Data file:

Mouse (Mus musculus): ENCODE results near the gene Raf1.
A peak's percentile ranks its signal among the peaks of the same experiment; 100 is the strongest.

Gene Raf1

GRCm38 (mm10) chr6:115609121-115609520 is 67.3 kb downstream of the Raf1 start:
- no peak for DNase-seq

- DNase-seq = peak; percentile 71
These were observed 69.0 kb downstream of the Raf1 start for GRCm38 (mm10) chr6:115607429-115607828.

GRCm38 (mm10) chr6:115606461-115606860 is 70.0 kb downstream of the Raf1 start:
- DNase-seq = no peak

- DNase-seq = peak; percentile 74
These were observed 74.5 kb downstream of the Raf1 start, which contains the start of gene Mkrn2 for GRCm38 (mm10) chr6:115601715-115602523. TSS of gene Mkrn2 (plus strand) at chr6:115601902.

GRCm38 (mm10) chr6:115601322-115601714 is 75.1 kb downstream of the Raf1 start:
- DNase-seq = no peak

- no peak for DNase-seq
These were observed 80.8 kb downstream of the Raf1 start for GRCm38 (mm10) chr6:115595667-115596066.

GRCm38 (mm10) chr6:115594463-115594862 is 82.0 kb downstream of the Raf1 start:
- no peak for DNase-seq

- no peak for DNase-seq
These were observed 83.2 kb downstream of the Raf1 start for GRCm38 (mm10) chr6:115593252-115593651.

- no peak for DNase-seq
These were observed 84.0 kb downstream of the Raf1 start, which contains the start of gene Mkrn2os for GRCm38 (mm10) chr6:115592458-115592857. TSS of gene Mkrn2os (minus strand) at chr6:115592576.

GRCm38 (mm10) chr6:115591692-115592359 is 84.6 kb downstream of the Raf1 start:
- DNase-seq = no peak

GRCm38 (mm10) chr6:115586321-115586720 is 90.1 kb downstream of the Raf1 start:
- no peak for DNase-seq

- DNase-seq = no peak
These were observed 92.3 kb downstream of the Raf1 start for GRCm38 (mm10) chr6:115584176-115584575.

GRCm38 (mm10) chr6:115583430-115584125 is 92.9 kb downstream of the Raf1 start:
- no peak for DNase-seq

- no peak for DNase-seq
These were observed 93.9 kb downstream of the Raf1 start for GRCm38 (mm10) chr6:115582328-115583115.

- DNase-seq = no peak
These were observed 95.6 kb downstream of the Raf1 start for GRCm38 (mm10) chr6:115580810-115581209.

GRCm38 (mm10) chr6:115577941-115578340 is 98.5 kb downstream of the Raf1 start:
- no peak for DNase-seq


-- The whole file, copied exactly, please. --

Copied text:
Mouse (Mus musculus): ENCODE results near the gene Raf1.
A peak's percentile ranks its signal among the peaks of the same experiment; 100 is the strongest.

Gene Raf1

GRCm38 (mm10) chr6:115609121-115609520 is 67.3 kb downstream of the Raf1 start:
- no peak for DNase-seq

- DNase-seq = peak; percentile 71
These were observed 69.0 kb downstream of the Raf1 start for GRCm38 (mm10) chr6:115607429-115607828.

GRCm38 (mm10) chr6:115606461-115606860 is 70.0 kb downstream of the Raf1 start:
- DNase-seq = no peak

- DNase-seq = peak; percentile 74
These were observed 74.5 kb downstream of the Raf1 start, which contains the start of gene Mkrn2 for GRCm38 (mm10) chr6:115601715-115602523. TSS of gene Mkrn2 (plus strand) at chr6:115601902.

GRCm38 (mm10) chr6:115601322-115601714 is 75.1 kb downstream of the Raf1 start:
- DNase-seq = no peak

- no peak for DNase-seq
These were observed 80.8 kb downstream of the Raf1 start for GRCm38 (mm10) chr6:115595667-115596066.

GRCm38 (mm10) chr6:115594463-115594862 is 82.0 kb downstream of the Raf1 start:
- no peak for DNase-seq

- no peak for DNase-seq
These were observed 83.2 kb downstream of the Raf1 start for GRCm38 (mm10) chr6:115593252-115593651.

- no peak for DNase-seq
These were observed 84.0 kb downstream of the Raf1 start, which contains the start of gene Mkrn2os for GRCm38 (mm10) chr6:115592458-115592857. TSS of gene Mkrn2os (minus strand) at chr6:115592576.

GRCm38 (mm10) chr6:115591692-115592359 is 84.6 kb downstream of the Raf1 start:
- DNase-seq = no peak

GRCm38 (mm10) chr6:115586321-115586720 is 90.1 kb downstream of the Raf1 start:
- no peak for DNase-seq

- DNase-seq = no peak
These were observed 92.3 kb downstream of the Raf1 start for GRCm38 (mm10) chr6:115584176-115584575.

GRCm38 (mm10) chr6:115583430-115584125 is 92.9 kb downstream of the Raf1 start:
- no peak for DNase-seq

- no peak for DNase-seq
These were observed 93.9 kb downstream of the Raf1 start for GRCm38 (mm10) chr6:115582328-115583115.

- DNase-seq = no peak
These were observed 95.6 kb downstream of the Raf1 start for GRCm38 (mm10) chr6:115580810-115581209.

GRCm38 (mm10) chr6:115577941-115578340 is 98.5 kb downstream of the Raf1 start:
- no peak for DNase-seq